But this casserole was lodged in my memory. I needed and wanted to see it again. So, I bought a vintage Pyrex casserole dish on eBay, made the pilgrimage to Schaller & Weber on First Avenue in old Yorktown (where Mrs. Atkinson procured all her German products), bought the same variety of wursts and their famous sauerkraut with caraway seeds, and I cooked it. That’s when I knew. I had to film it. That was the first shot I conceived, and with it I landed on the form. There would be other strategies at play—pizza as a madeleine to a lost city, making a work about Leeds by comparing his biography to that of Andrew Bellucci, a pizza man we met once in 1995, and so on. But that first image started the film rolling.

Photo of Andrew Bellucci at Lombardi's, NYC, 1995, in Untitled Pizza Movie, 2021.

Andrew Bellucci at Lombardi’s, NYC, 1995, in Untitled Pizza Movie, 2021. Directed by David Shapiro. Courtesy of the artist.

MAWhat do you imagine your younger self would think of the movie you’ve made about him and his best friend? 

DSIf I look at myself now as a character then, the first thing that comes to mind is, what the hell was I thinking? Hair down to my ass, the ’70s shirts… I mean, you know, it was a look. In retrospect, I connect now to that sense of freedom, of youthful possibility. Rounds of self-invention, with less obligation, expectation, and debt. Back then, discovery was time-based work, which required getting out of bed and stepping onto the sidewalk. Pass through the turnstiles or jump them. Be alive in the moment. You couldn’t Google; you had to set out to find the best taco in Queens, or the best slice in Staten Island. You know, there are five boroughs; you just have to cross the bridge.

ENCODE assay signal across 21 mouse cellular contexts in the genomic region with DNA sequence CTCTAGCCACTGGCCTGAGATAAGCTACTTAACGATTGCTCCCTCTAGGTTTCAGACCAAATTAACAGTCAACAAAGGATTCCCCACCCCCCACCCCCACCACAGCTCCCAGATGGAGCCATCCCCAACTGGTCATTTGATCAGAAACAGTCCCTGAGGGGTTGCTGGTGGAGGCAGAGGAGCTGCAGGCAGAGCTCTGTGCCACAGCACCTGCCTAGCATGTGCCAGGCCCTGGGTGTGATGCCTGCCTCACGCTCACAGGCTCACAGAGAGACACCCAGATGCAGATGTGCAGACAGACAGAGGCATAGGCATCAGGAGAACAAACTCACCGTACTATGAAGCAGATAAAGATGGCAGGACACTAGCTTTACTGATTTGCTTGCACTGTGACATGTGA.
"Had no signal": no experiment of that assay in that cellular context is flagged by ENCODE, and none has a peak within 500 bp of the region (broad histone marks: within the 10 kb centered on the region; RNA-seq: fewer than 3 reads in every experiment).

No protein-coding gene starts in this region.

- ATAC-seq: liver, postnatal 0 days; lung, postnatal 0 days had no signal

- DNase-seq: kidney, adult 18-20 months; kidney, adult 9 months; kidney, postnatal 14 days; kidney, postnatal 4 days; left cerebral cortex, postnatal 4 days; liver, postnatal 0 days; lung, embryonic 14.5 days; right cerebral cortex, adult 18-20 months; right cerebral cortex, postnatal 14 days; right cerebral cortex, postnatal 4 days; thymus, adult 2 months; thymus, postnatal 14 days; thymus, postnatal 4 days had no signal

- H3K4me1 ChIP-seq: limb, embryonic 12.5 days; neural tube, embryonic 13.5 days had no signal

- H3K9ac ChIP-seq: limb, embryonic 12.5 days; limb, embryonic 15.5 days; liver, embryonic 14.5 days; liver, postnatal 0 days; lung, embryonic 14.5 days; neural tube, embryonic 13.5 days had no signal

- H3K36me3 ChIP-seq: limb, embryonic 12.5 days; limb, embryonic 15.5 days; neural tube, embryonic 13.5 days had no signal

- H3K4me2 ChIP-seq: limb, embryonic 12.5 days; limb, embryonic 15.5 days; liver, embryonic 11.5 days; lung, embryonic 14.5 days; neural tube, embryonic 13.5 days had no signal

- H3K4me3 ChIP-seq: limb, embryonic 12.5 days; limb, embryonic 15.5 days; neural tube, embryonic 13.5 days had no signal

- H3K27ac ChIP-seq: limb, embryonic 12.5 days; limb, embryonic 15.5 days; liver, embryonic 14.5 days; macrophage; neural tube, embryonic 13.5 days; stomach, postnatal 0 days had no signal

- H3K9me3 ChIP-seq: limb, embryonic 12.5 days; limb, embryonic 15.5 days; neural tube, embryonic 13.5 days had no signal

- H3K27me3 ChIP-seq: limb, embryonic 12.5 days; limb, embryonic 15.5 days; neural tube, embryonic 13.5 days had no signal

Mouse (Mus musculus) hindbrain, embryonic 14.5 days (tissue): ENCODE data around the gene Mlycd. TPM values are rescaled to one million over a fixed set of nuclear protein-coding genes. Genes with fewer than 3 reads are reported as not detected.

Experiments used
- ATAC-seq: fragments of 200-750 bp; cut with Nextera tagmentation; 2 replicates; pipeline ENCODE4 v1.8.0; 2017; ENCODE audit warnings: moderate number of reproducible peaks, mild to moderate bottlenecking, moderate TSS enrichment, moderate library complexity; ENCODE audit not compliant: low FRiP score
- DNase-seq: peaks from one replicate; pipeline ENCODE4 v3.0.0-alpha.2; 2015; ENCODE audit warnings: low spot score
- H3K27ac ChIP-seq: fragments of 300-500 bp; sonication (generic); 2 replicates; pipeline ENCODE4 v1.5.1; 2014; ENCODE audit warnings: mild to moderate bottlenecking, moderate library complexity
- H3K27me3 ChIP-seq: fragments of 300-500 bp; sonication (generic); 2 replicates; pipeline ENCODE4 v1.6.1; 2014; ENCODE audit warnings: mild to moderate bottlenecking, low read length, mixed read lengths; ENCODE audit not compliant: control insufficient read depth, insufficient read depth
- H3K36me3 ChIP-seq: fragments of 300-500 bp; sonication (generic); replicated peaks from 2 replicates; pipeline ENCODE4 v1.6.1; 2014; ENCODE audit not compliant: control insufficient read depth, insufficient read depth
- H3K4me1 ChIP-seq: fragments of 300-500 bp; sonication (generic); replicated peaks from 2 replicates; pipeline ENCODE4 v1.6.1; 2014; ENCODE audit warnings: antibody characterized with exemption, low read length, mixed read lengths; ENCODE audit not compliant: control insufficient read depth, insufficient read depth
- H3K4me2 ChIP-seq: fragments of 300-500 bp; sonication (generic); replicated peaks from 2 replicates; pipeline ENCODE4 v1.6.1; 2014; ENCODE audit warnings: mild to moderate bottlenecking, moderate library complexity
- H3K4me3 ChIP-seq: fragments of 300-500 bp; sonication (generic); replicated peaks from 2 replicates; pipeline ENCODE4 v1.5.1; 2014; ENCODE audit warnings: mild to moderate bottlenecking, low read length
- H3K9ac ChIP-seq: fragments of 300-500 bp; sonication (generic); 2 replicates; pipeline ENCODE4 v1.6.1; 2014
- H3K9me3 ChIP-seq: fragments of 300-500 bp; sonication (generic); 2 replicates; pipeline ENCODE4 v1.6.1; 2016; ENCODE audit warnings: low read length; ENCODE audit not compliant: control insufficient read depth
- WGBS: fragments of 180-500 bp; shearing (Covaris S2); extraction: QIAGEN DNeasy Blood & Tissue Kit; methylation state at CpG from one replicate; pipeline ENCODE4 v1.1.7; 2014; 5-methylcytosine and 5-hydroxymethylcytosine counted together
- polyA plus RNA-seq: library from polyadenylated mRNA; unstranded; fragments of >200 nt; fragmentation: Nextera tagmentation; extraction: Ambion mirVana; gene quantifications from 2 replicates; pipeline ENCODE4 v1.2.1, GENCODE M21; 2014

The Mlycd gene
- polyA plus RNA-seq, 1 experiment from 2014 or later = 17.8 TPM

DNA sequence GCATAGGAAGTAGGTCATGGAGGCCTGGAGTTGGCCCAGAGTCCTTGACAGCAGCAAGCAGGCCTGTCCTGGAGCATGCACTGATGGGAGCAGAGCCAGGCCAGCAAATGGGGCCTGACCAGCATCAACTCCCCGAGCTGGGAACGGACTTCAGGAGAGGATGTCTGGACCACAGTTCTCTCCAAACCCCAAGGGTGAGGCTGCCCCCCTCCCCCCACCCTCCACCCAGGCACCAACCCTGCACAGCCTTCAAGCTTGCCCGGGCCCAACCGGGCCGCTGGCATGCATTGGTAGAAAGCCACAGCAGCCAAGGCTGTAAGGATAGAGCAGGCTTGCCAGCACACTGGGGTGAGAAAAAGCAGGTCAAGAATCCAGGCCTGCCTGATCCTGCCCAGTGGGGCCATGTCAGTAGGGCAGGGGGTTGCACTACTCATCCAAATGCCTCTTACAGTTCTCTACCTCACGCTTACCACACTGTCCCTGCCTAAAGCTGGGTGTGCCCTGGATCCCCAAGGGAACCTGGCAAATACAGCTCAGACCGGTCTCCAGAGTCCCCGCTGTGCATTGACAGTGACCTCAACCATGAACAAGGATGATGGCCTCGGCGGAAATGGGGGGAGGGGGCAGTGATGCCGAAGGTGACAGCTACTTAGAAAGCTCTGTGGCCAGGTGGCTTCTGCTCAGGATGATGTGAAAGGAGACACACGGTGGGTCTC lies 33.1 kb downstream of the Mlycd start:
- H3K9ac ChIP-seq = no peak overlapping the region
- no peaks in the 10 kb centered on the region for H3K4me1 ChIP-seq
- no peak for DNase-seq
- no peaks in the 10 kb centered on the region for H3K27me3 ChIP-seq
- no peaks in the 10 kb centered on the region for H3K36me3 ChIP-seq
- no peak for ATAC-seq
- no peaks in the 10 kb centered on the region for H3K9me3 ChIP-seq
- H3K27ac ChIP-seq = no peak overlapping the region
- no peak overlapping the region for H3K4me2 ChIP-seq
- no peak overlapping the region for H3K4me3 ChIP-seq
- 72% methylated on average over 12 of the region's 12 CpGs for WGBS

We were geniuses of stupid, but hey, we were trying. Leeds and I made things, played music, made movies, wrote stories; it was a burst of energy. I cherish that. You get older, and creativity becomes honed but also calcified. The hard part is getting back to a Tabula rasa. After a while, the table is partially set.

Leeds and I were pre-sentimental at a young age. As lifelong New Yorkers, we knew that our city, our version of the city, anyway, was a goner. Maybe it wasn’t real in the first place. The iconic New York of steaming manholes and skyscraper canyons is as much image as fact. Leeds and I, in a sense, were manufacturing memories for a future past.

We construct memory as much as identity. Over the course of our lives, we reinvent ourselves time and again, play updated versions. Eventually, by default or choice, we park the bus and live there. I think my younger self would be mortified by me now. David Byrne’s hand chop: Behind the wheel of a large automobilemy beautiful housemy beautiful wife … two kids… a dog… how did I get here? In Untitled Pizza Movie, I try and acknowledge that reflexive moment we all must have, that moment of acceptance and shock, hopefully peace: “this might be my life.” If I turn the lens around and look forward, from back then to now, I think Dave would be “cool with it.” Mortified, yes, but glad that I still trust the process and am willing to fail.